Two inexperienced trampers owe their lives to the volunteer search and rescue parties that rescued them from the Nelson Lakes National Park on the weekend, police say.
An Irish woman and a Latvian man, both in their 20s, were suffering hypothermia and stranded in falling snow and freezing temperatures when search and rescue volunteers reached them on Sunday morning.
Inspector Mat Arnold-Kelly said he was in no doubt the trampers would have died if they had not been rescued.
"Given their condition when they were found it is unlikely they would have survived very much longer unassisted," he said.
Mr Arnold-Kelly said the three people - one of them a doctor - in the search and rescue team tramped for about nine hours in the dark to find the pair.
"Just getting to the trampers was extremely challenging. The conditions were atrocious as they tramped up the mountain through the night," he said.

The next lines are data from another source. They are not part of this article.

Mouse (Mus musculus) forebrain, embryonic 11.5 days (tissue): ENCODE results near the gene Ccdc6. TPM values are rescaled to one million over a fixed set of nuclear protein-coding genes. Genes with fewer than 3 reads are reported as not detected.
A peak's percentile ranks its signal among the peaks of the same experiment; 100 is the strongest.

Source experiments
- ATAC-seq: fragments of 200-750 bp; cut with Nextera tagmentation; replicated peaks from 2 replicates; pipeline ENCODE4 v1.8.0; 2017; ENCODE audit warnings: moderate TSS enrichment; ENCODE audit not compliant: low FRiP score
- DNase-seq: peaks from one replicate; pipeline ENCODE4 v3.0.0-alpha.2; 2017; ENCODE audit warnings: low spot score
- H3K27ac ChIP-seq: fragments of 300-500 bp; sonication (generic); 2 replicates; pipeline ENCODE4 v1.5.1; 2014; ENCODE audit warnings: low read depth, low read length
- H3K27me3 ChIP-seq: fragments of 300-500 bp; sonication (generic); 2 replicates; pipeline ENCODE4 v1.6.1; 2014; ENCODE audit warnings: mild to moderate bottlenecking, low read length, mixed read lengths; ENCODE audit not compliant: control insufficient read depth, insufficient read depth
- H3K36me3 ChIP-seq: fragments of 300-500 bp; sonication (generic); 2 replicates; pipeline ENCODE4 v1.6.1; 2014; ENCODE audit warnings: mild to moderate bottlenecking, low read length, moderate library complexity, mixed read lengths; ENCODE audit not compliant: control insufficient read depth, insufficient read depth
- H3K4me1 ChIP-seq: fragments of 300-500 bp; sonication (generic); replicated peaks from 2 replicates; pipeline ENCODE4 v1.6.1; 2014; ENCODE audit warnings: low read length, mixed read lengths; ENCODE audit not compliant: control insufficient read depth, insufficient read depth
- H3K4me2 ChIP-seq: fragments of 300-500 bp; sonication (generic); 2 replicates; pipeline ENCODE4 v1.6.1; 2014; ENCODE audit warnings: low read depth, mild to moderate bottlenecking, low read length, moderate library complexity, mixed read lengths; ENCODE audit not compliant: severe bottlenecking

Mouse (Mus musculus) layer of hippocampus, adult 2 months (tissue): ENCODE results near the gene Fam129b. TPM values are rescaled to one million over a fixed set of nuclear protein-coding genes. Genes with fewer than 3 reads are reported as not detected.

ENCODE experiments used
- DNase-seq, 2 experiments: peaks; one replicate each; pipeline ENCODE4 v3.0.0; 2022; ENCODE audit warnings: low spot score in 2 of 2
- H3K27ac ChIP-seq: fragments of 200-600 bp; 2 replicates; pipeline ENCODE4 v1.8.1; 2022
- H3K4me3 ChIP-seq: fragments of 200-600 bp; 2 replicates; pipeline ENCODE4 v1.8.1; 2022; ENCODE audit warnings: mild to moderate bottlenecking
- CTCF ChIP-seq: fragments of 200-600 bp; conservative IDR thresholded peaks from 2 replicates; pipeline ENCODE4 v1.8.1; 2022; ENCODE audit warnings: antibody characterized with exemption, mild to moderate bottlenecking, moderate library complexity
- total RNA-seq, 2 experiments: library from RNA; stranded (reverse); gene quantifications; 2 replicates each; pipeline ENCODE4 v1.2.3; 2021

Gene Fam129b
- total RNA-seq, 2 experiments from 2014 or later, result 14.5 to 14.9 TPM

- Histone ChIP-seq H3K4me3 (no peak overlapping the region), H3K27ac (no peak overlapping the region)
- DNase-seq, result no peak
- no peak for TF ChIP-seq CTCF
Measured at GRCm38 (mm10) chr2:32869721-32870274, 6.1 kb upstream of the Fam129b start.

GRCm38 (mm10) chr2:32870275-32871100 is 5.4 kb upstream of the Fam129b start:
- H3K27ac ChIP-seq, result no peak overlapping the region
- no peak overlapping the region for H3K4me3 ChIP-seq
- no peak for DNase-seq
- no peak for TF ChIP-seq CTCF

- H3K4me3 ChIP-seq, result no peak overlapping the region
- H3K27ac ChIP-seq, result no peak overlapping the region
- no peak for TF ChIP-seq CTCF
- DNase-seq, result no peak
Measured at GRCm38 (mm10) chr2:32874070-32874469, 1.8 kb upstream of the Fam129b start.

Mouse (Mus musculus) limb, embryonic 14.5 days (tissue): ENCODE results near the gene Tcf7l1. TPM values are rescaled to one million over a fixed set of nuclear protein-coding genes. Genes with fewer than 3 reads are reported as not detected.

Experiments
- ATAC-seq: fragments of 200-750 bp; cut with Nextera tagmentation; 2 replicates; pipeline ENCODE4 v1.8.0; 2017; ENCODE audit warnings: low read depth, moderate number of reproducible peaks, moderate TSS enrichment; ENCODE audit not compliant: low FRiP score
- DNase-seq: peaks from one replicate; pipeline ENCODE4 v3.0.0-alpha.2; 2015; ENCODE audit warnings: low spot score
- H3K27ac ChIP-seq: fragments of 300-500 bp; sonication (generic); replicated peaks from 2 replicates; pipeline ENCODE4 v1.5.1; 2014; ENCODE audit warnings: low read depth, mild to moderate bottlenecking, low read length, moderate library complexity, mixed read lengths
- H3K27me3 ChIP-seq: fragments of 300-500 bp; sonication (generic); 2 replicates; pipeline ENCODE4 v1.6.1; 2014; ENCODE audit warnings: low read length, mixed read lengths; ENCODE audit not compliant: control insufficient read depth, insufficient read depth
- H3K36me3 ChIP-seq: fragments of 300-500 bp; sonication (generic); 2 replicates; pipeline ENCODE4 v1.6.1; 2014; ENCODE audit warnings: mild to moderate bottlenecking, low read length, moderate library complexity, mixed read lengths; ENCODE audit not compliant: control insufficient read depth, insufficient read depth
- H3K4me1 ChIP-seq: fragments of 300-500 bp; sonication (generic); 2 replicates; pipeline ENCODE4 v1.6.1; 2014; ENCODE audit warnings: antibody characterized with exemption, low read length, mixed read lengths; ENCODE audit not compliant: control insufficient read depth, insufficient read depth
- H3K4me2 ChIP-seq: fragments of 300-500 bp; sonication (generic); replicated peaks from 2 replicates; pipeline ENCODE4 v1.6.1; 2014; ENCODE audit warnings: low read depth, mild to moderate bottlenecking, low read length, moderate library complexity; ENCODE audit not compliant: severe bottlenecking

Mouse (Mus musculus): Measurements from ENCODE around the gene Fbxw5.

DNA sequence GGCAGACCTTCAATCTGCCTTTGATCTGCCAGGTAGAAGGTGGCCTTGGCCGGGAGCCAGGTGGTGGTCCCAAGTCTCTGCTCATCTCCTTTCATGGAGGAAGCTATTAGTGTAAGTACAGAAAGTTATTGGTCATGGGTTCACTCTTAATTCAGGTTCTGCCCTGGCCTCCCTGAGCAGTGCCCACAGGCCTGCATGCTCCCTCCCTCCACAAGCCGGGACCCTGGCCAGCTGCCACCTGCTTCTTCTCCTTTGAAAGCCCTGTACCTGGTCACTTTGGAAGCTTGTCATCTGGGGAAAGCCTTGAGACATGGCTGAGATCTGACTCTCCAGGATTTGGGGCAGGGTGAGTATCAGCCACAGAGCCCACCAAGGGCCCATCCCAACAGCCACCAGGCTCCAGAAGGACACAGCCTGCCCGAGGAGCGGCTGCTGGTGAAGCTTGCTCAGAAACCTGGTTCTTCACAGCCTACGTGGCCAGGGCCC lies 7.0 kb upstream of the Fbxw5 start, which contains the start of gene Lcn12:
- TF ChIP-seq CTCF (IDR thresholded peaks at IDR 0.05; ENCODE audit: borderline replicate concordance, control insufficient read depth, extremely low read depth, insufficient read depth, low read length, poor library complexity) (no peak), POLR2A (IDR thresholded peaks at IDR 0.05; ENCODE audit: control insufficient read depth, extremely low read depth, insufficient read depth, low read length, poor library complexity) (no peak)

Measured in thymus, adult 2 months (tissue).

"The efforts they then made to bring them back from hypothermia were outstanding."
Mr Arnold-Kelly said he wanted the public to realise that the search and rescue team were volunteers who gave up their own time to carry out the rescue.
"[They] were prepared to put themselves in a difficult and uncomfortable position for the sake of complete strangers who had made poor decisions.
"We are very lucky to have skilled professionals in our community who are prepared to go to such lengths for other people."
Police interviewed the trampers once they had been transported off the mountain by helicopter and found they did not have adequate equipment, clothing or experience for the tramp they had embarked upon.
Police said anyone who is going into the outdoors should seek advice from the Department of Conservation about their intended route and the conditions they might face.